Facebook debuts Watch TV
August 10, 2017
Facebook has unveiled its long-trailed move to compete in the television market by expanding its video tab offerings with a redesign called Watch. The redesigned product will be available initially to a limited group in the United States. Facebook signed deals this year with Vox Media, BuzzFeed, ATTN, Group Nine Media and others to produce shows, both scripted and unscripted.
Chief Executive Mark Zuckerberg said in a post that Watch would allow users to “chat and connect with people during an episode, and join groups with people who like the same shows afterwards to build community”.
Shows will include videos of the Women’s National Basketball Association, a parenting show from Time Inc and a safari show from National Geographic. Facebook is already broadcasting some Major League Baseball games and that would continue, the company said.
ATTN said August 9th that it had two original series coming to Facebook Watch: a health programme with actress Jessica Alba and a relationship advice show.
Watch will be available on mobile, on desktop and laptop, and in TV apps. Shows are made up of episodes — live or recorded — and follow a theme or storyline. To help users keep up with the shows they follow, Watch has a Watchlist so they never miss out on the latest episodes.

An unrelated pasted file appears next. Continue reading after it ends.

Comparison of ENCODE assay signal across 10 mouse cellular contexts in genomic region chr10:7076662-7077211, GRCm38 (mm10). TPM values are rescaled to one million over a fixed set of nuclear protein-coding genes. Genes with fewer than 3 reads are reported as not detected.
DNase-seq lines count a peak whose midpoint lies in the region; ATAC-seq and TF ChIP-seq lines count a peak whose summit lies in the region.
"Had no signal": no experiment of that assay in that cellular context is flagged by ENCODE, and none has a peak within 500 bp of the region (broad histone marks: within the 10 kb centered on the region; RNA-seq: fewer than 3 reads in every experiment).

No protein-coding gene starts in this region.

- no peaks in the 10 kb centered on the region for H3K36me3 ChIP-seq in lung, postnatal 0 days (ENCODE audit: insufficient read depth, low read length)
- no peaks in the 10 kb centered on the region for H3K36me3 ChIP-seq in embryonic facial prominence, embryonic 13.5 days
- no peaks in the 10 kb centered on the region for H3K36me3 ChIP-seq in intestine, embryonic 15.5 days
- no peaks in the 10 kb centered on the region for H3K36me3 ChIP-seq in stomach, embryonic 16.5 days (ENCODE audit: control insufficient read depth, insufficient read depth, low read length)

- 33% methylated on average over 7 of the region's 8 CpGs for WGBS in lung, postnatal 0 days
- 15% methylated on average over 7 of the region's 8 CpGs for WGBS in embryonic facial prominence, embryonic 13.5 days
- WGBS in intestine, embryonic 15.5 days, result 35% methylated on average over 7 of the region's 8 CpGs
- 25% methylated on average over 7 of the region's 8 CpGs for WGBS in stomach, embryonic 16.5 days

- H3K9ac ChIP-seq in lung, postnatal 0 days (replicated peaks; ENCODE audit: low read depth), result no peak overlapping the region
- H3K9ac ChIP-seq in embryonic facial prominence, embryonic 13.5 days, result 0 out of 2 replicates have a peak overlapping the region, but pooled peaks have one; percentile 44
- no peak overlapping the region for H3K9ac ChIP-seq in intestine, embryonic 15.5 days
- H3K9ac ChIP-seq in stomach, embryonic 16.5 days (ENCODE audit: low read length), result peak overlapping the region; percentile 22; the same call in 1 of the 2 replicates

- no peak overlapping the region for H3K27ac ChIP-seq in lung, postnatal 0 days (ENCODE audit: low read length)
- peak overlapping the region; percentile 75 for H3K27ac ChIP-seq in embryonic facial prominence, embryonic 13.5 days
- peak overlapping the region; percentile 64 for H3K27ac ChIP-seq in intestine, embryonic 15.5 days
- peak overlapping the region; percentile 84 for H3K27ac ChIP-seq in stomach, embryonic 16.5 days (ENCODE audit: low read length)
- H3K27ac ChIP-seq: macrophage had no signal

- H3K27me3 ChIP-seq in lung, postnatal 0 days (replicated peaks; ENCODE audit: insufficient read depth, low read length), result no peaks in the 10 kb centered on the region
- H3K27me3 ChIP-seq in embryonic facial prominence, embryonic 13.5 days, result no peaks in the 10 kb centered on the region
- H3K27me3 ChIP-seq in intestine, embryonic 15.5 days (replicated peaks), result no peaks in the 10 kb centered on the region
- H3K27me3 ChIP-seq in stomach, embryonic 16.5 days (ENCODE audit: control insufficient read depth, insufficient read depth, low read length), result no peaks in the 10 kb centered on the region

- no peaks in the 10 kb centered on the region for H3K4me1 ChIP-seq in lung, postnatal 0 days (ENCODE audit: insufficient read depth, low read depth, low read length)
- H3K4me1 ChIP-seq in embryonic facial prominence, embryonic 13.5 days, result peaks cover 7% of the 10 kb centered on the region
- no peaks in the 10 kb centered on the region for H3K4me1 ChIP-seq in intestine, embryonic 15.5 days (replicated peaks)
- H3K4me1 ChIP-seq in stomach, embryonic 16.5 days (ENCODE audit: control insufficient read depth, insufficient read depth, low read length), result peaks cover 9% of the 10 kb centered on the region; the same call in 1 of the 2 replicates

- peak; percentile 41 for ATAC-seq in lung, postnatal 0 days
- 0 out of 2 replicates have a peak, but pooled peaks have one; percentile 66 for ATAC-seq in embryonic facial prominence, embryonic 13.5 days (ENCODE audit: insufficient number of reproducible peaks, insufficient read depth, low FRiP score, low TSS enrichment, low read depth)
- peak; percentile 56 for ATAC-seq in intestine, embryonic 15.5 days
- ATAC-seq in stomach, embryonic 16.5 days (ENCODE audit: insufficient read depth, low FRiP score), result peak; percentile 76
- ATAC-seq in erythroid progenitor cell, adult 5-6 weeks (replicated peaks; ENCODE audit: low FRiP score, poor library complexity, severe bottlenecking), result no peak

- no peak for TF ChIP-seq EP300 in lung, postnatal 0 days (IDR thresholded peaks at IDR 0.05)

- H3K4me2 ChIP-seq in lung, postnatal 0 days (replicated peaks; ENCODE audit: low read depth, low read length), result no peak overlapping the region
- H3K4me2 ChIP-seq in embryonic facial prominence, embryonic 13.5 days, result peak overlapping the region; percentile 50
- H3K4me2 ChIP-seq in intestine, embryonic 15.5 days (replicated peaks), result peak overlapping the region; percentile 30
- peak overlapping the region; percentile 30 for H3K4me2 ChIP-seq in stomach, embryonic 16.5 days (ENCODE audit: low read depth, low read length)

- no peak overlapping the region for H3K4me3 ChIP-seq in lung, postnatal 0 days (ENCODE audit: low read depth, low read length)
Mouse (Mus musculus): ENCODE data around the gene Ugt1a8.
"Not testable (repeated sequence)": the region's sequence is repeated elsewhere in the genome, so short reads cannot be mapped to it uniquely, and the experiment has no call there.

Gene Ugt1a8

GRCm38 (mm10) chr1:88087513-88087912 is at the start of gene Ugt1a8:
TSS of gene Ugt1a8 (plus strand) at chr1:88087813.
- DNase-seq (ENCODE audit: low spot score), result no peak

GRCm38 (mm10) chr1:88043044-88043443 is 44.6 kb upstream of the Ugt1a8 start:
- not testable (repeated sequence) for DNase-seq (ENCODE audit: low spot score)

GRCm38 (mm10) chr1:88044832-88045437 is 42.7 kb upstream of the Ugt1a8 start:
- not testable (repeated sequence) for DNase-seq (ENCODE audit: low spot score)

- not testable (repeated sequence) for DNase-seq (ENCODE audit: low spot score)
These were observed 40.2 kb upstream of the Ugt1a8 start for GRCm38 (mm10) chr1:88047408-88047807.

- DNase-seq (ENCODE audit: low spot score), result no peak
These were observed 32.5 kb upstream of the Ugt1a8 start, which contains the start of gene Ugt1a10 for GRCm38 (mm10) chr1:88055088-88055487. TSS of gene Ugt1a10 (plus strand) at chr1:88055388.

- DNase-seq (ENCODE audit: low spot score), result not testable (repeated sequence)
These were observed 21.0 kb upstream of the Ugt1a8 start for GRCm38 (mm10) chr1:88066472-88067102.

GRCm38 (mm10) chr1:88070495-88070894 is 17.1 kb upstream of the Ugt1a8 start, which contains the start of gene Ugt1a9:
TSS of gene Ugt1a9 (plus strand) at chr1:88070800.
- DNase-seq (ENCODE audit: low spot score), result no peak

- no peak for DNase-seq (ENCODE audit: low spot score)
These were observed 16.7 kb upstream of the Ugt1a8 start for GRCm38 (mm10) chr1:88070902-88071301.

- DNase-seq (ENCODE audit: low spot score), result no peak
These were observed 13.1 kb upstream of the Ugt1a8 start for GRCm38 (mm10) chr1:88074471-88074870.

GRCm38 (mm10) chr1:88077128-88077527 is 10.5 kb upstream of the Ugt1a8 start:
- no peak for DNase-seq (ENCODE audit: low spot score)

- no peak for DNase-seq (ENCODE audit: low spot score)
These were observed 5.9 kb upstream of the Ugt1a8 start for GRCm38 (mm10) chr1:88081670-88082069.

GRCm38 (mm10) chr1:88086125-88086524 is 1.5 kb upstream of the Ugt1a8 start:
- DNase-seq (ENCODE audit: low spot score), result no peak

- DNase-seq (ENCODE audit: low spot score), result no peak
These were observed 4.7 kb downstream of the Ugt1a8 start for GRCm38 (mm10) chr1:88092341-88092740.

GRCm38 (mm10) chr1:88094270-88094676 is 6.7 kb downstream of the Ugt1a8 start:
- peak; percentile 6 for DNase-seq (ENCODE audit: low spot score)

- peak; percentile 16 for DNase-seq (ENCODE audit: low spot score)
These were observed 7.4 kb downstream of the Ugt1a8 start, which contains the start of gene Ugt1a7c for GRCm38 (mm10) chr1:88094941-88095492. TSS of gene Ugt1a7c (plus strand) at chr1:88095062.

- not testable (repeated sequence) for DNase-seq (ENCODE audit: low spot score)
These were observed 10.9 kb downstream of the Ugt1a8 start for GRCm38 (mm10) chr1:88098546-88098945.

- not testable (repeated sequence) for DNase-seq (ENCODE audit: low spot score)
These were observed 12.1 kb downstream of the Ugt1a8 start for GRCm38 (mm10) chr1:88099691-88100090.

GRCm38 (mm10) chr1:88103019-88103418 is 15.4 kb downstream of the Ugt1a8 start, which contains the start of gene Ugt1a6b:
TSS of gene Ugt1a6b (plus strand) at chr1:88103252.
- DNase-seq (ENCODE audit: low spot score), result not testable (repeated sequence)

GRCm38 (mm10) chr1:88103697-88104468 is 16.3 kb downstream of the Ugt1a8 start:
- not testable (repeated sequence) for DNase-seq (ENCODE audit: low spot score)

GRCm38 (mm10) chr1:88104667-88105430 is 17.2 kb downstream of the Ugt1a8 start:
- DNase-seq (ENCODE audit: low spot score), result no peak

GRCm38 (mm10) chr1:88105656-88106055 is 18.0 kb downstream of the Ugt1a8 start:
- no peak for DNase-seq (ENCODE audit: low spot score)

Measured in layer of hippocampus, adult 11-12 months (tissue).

Writing in the Facebook Blog, Daniel Danker, Director of Product, says that watching video on Facebook has the incredible power to connect people, spark conversation, and foster community. “On Facebook, videos are discovered through friends and bring communities together. As more and more people enjoy this experience, we’ve learned that people like the serendipity of discovering videos in News Feed, but they also want a dedicated place they can go to watch videos. That’s why last year we launched the Video tab in the US, which offered a predictable place to find videos on Facebook. Now we want to make it even easier to catch up with shows you love,” he remarks.